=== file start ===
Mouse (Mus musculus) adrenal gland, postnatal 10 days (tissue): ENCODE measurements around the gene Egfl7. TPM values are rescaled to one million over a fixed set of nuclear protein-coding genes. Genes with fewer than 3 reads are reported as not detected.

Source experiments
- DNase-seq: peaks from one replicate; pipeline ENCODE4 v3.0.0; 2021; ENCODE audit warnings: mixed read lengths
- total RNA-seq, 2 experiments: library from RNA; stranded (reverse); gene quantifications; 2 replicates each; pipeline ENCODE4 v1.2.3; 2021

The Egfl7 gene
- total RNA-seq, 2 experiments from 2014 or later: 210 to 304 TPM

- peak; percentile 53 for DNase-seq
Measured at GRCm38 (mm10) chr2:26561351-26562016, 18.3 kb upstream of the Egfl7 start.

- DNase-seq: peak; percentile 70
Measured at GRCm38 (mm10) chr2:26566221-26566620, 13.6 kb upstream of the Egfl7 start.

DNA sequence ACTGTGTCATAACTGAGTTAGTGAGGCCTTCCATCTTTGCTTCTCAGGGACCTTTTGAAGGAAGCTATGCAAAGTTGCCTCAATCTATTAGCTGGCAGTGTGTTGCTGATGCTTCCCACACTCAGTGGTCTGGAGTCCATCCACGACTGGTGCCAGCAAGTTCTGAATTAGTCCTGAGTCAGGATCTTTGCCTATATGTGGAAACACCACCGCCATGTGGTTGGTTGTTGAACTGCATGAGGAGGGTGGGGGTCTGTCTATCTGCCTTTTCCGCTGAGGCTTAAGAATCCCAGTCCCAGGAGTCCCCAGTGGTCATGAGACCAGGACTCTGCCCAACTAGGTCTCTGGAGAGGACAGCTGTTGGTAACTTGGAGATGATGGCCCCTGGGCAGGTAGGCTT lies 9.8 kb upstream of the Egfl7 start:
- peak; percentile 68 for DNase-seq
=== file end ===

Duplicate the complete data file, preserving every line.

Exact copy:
Mouse (Mus musculus) adrenal gland, postnatal 10 days (tissue): ENCODE measurements around the gene Egfl7. TPM values are rescaled to one million over a fixed set of nuclear protein-coding genes. Genes with fewer than 3 reads are reported as not detected.

Source experiments
- DNase-seq: peaks from one replicate; pipeline ENCODE4 v3.0.0; 2021; ENCODE audit warnings: mixed read lengths
- total RNA-seq, 2 experiments: library from RNA; stranded (reverse); gene quantifications; 2 replicates each; pipeline ENCODE4 v1.2.3; 2021

The Egfl7 gene
- total RNA-seq, 2 experiments from 2014 or later: 210 to 304 TPM

- peak; percentile 53 for DNase-seq
Measured at GRCm38 (mm10) chr2:26561351-26562016, 18.3 kb upstream of the Egfl7 start.

- DNase-seq: peak; percentile 70
Measured at GRCm38 (mm10) chr2:26566221-26566620, 13.6 kb upstream of the Egfl7 start.

DNA sequence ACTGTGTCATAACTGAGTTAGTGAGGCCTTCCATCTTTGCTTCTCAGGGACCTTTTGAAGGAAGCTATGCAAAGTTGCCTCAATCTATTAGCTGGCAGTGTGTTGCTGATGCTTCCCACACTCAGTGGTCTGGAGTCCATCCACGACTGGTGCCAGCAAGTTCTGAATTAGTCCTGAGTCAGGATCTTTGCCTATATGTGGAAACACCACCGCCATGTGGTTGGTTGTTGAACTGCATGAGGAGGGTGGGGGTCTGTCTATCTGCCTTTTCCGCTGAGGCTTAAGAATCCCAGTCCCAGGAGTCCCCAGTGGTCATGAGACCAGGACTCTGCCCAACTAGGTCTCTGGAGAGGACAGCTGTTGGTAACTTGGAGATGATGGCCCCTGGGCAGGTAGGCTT lies 9.8 kb upstream of the Egfl7 start:
- peak; percentile 68 for DNase-seq